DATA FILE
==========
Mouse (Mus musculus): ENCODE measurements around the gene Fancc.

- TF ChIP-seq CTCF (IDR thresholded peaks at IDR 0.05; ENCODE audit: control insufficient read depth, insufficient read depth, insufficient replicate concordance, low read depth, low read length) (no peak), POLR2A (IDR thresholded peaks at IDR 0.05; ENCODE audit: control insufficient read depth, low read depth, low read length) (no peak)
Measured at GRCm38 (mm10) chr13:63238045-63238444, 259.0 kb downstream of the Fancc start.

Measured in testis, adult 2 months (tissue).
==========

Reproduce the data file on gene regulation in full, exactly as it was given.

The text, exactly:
Mouse (Mus musculus): ENCODE measurements around the gene Fancc.

- TF ChIP-seq CTCF (IDR thresholded peaks at IDR 0.05; ENCODE audit: control insufficient read depth, insufficient read depth, insufficient replicate concordance, low read depth, low read length) (no peak), POLR2A (IDR thresholded peaks at IDR 0.05; ENCODE audit: control insufficient read depth, low read depth, low read length) (no peak)
Measured at GRCm38 (mm10) chr13:63238045-63238444, 259.0 kb downstream of the Fancc start.

Measured in testis, adult 2 months (tissue).